FSN's Mary Murphy Gives Her Tip of the Week
Jan. 9, 2007
Here's your 'Tip of the Week' from Fox Sports Net (FSN) basketball analyst and former college basketball coach, Mary Murphy.
This past weekend I had an interesting conversation with the University of Washington's Head Coach June Daugherty. I was asking Coach Daugherty about her team's prowess on the offensive boards and she remarked that her team spends a great deal of time working on the timing, skills and technique involved in being great offensive rebounders. All that hard work translates into second and third chances for the Huskies.
Offensive rebounding is not a 'glamour' role on a basketball team. Those that excel on the 'O' boards are often considered 'blue collar' players or players with a 'nose for the ball.' But nobody respects or admires a great offensive rebounder more than a coach who is trying to figure out how to stop one. The impact of offensive rebounding during the course of a ballgame is profound. If a defensive team consistently gives up offensive rebounds they are negating all the hard work done on the defensive possession. Coaches stress everyday in practice that the defensive possession is not complete until the defensive rebound is secured.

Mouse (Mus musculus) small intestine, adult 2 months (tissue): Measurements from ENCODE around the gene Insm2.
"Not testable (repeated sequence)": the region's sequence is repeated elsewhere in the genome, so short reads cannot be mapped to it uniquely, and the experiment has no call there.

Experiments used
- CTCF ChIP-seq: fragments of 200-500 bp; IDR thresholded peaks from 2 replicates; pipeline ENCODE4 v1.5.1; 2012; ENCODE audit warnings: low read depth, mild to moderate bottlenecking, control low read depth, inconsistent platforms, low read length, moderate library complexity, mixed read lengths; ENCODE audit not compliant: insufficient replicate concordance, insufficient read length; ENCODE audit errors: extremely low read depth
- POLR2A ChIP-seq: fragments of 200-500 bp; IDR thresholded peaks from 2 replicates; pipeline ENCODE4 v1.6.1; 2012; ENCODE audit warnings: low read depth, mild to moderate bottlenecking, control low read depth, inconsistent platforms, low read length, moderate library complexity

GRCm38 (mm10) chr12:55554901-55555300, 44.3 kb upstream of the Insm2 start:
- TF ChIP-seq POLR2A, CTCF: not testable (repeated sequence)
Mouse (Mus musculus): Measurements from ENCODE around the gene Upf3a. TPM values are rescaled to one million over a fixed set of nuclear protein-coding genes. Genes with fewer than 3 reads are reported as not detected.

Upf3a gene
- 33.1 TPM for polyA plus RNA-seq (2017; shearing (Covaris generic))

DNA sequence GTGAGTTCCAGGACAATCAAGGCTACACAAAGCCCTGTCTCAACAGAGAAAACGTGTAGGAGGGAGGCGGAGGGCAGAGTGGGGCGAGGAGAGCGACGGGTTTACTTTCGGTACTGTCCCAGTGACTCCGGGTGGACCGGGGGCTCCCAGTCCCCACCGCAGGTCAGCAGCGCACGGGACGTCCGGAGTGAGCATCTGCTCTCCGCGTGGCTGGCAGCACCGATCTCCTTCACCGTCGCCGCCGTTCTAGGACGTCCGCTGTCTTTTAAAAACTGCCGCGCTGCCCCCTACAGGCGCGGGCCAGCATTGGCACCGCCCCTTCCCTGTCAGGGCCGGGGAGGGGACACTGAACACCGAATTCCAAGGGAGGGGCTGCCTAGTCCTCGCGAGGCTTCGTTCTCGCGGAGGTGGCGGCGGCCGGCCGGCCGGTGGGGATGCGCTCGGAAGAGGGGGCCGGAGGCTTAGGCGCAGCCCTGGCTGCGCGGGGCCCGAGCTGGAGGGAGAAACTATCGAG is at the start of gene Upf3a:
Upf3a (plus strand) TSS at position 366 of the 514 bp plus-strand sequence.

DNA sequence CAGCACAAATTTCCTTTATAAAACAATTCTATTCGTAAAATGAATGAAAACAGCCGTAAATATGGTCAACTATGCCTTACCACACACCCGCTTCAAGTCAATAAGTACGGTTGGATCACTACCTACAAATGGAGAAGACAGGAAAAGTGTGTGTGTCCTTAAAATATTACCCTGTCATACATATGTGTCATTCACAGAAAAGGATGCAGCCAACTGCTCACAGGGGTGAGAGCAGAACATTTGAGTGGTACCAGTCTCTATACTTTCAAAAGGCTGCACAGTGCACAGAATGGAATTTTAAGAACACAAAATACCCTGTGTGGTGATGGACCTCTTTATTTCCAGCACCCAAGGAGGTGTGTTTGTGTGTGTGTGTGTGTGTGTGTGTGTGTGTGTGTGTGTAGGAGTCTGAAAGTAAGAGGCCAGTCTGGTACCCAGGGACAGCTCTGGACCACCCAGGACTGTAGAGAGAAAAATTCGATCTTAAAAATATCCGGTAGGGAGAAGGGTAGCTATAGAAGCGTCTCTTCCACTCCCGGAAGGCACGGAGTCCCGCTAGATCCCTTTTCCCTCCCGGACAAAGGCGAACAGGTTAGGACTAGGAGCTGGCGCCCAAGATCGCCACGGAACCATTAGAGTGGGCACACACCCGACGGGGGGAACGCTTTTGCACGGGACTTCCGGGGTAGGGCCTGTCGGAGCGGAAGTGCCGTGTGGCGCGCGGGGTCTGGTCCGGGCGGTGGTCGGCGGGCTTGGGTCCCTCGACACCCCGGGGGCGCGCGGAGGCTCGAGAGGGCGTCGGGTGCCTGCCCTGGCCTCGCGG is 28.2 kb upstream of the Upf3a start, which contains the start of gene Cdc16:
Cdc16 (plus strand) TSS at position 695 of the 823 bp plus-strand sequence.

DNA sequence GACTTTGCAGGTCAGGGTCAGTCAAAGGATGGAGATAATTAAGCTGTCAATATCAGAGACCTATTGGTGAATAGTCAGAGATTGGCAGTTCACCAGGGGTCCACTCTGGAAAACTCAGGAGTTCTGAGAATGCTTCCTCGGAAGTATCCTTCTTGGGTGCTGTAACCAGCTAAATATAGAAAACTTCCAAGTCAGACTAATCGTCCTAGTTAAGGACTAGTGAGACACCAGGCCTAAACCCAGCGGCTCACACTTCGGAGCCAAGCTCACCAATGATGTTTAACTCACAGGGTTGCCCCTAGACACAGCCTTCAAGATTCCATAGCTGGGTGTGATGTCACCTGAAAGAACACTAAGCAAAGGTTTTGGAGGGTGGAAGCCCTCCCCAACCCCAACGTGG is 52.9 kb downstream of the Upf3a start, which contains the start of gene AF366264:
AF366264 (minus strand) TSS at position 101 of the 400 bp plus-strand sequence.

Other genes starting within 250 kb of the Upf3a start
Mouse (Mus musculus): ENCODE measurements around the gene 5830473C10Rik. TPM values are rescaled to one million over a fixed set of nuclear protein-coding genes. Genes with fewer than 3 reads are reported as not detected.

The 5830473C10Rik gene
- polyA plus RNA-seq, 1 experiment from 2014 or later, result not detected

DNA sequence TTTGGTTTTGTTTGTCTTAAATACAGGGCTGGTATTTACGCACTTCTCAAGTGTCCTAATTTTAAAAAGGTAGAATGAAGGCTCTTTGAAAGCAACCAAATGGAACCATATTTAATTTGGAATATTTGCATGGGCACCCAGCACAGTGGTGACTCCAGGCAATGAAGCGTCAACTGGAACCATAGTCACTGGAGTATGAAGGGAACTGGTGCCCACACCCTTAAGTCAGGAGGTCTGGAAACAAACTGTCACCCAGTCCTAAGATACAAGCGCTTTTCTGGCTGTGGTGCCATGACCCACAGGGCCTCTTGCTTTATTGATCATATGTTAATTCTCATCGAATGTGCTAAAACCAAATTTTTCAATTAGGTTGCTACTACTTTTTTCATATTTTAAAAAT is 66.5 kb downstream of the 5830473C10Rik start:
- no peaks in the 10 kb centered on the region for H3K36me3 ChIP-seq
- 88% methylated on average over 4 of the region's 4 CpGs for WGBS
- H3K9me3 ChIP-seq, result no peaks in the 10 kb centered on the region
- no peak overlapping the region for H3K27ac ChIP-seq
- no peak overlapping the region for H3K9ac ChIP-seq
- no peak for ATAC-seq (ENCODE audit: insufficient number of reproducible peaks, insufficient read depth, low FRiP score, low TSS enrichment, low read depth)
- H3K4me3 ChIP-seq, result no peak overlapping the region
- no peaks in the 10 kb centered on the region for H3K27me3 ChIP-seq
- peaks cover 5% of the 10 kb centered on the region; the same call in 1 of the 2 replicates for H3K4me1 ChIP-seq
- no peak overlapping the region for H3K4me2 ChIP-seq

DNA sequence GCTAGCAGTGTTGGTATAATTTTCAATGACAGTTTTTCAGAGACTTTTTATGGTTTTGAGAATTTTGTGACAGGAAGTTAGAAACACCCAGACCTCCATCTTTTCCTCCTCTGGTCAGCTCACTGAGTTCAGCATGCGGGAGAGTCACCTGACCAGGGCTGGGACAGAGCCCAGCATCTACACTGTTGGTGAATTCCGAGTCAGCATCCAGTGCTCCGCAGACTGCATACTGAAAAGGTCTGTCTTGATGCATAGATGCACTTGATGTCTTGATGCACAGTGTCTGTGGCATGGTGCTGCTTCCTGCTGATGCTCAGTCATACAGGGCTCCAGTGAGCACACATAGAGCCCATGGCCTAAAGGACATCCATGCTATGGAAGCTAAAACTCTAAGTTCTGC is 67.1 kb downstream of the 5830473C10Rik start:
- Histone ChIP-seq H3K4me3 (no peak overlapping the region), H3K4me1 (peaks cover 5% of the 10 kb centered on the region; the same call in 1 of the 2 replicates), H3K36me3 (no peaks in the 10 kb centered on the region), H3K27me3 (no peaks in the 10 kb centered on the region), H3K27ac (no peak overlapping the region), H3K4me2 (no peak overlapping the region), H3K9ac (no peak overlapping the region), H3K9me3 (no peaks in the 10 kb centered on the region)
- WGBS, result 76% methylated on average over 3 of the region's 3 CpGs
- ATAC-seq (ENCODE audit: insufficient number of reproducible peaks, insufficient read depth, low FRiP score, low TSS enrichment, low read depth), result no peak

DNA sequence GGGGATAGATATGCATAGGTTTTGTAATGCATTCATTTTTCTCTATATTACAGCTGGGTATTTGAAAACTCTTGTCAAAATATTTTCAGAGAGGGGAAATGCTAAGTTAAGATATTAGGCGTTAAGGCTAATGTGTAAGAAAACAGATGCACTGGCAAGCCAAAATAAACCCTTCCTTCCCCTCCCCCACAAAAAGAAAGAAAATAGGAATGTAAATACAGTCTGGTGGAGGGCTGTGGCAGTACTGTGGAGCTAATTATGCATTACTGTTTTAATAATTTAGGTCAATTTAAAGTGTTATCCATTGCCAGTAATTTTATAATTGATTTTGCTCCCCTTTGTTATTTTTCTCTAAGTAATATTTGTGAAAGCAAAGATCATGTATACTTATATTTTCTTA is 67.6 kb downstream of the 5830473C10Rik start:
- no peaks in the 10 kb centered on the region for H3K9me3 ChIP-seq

Second and third opportunities created by offensive rebounding usually result in quality shots close to the basket, wide-open threes once the ball is kicked out by the rebounder and often a defensive foul because of the aggravation caused by the missed box out and the offensive put back.
An offensive team can afford to be an average shooting team from the floor if they can consistently produce second and third shots off their missed shots. The greatest offensive rebounder I have ever seen was the Hall of Famer out of USC, Cheryl Miller. She took great joy in making the first shot but even greater joy in breaking your back with an offensive rebound and a put back!
As you watch the California Golden Bears square off against the Washington Huskies this Saturday afternoon on Fox, keep an eye on the Bears and their defensive rebounding. The Bears must rebound if they hope to come out the victor in the battle with UW.